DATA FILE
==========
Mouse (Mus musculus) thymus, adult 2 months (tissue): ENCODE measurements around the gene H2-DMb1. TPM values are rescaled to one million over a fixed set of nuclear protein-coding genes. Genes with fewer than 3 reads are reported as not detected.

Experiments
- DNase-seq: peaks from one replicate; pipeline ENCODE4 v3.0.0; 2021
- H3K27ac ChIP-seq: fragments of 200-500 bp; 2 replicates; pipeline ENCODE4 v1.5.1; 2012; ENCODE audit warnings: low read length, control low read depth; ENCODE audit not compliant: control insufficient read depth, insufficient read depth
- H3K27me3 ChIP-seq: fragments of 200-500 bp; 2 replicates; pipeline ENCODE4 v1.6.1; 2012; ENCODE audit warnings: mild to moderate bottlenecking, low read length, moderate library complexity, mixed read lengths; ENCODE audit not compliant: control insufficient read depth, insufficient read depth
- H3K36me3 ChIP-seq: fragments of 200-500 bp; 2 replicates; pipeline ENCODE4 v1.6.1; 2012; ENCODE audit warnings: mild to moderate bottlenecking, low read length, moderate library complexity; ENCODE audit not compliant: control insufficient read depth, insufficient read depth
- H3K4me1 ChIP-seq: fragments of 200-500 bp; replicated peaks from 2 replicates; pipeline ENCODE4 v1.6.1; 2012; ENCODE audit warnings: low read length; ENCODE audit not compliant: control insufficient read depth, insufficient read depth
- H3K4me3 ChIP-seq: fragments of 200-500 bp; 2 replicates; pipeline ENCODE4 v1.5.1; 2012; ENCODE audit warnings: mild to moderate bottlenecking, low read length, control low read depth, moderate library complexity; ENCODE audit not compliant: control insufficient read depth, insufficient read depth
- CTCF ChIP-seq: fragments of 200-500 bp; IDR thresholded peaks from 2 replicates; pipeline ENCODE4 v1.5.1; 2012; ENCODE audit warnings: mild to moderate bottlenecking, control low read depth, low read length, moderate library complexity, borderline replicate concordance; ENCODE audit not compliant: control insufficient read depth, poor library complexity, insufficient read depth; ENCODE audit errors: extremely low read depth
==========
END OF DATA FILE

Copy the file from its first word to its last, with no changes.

Mouse (Mus musculus) thymus, adult 2 months (tissue): ENCODE measurements around the gene H2-DMb1. TPM values are rescaled to one million over a fixed set of nuclear protein-coding genes. Genes with fewer than 3 reads are reported as not detected.

Experiments
- DNase-seq: peaks from one replicate; pipeline ENCODE4 v3.0.0; 2021
- H3K27ac ChIP-seq: fragments of 200-500 bp; 2 replicates; pipeline ENCODE4 v1.5.1; 2012; ENCODE audit warnings: low read length, control low read depth; ENCODE audit not compliant: control insufficient read depth, insufficient read depth
- H3K27me3 ChIP-seq: fragments of 200-500 bp; 2 replicates; pipeline ENCODE4 v1.6.1; 2012; ENCODE audit warnings: mild to moderate bottlenecking, low read length, moderate library complexity, mixed read lengths; ENCODE audit not compliant: control insufficient read depth, insufficient read depth
- H3K36me3 ChIP-seq: fragments of 200-500 bp; 2 replicates; pipeline ENCODE4 v1.6.1; 2012; ENCODE audit warnings: mild to moderate bottlenecking, low read length, moderate library complexity; ENCODE audit not compliant: control insufficient read depth, insufficient read depth
- H3K4me1 ChIP-seq: fragments of 200-500 bp; replicated peaks from 2 replicates; pipeline ENCODE4 v1.6.1; 2012; ENCODE audit warnings: low read length; ENCODE audit not compliant: control insufficient read depth, insufficient read depth
- H3K4me3 ChIP-seq: fragments of 200-500 bp; 2 replicates; pipeline ENCODE4 v1.5.1; 2012; ENCODE audit warnings: mild to moderate bottlenecking, low read length, control low read depth, moderate library complexity; ENCODE audit not compliant: control insufficient read depth, insufficient read depth
- CTCF ChIP-seq: fragments of 200-500 bp; IDR thresholded peaks from 2 replicates; pipeline ENCODE4 v1.5.1; 2012; ENCODE audit warnings: mild to moderate bottlenecking, control low read depth, low read length, moderate library complexity, borderline replicate concordance; ENCODE audit not compliant: control insufficient read depth, poor library complexity, insufficient read depth; ENCODE audit errors: extremely low read depth